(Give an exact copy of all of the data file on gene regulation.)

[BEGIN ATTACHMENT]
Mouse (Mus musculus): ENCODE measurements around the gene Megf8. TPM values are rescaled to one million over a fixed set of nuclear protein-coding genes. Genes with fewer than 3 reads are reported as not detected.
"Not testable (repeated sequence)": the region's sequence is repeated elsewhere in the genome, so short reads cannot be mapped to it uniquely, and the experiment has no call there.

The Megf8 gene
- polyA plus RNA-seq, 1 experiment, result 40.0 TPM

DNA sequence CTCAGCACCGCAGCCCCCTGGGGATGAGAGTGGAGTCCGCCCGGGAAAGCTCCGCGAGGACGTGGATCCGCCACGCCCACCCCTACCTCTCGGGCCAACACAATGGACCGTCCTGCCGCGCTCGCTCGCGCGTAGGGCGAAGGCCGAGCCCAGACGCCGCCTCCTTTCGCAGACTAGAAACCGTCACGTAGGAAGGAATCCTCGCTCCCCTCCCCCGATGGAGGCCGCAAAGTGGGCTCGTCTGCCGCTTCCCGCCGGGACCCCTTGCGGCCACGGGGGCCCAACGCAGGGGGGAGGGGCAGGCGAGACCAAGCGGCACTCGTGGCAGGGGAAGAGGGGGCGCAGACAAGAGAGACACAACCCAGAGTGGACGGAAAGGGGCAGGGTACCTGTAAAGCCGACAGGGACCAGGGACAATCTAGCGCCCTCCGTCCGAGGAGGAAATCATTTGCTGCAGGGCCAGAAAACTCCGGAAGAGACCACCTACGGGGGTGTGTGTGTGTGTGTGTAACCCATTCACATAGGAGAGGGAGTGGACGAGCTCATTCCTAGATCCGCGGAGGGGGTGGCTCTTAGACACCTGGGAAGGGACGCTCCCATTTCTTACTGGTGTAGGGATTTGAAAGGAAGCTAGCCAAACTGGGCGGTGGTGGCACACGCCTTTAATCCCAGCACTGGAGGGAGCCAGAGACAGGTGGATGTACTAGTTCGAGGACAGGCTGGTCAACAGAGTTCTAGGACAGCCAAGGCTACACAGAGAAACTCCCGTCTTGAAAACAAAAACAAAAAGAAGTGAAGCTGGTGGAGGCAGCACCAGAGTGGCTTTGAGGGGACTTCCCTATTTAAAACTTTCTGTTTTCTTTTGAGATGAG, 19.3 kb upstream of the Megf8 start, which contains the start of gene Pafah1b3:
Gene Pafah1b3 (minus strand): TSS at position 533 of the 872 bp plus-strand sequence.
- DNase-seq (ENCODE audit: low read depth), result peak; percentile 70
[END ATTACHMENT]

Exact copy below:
Mouse (Mus musculus): ENCODE measurements around the gene Megf8. TPM values are rescaled to one million over a fixed set of nuclear protein-coding genes. Genes with fewer than 3 reads are reported as not detected.
"Not testable (repeated sequence)": the region's sequence is repeated elsewhere in the genome, so short reads cannot be mapped to it uniquely, and the experiment has no call there.

The Megf8 gene
- polyA plus RNA-seq, 1 experiment, result 40.0 TPM

DNA sequence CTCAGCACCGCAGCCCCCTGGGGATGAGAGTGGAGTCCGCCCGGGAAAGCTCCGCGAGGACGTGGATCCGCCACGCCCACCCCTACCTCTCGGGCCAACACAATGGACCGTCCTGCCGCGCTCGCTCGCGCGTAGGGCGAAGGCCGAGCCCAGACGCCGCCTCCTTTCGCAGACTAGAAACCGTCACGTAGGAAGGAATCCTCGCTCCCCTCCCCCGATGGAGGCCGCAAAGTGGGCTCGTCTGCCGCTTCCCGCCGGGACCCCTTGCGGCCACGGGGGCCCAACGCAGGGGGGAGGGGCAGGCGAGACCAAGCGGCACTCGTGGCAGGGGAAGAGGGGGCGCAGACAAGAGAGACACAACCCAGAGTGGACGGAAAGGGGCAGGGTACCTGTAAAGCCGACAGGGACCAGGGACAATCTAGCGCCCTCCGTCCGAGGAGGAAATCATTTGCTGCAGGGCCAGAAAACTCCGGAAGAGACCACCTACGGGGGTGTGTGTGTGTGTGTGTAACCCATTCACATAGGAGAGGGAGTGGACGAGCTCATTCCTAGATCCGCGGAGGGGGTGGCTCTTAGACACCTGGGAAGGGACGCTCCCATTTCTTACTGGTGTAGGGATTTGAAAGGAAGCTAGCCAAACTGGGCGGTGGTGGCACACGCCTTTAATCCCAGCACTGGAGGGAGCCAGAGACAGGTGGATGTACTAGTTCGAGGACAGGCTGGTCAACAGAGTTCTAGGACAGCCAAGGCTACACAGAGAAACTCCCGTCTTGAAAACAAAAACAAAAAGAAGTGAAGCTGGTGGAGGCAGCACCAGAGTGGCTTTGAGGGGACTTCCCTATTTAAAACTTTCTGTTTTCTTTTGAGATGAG, 19.3 kb upstream of the Megf8 start, which contains the start of gene Pafah1b3:
Gene Pafah1b3 (minus strand): TSS at position 533 of the 872 bp plus-strand sequence.
- DNase-seq (ENCODE audit: low read depth), result peak; percentile 70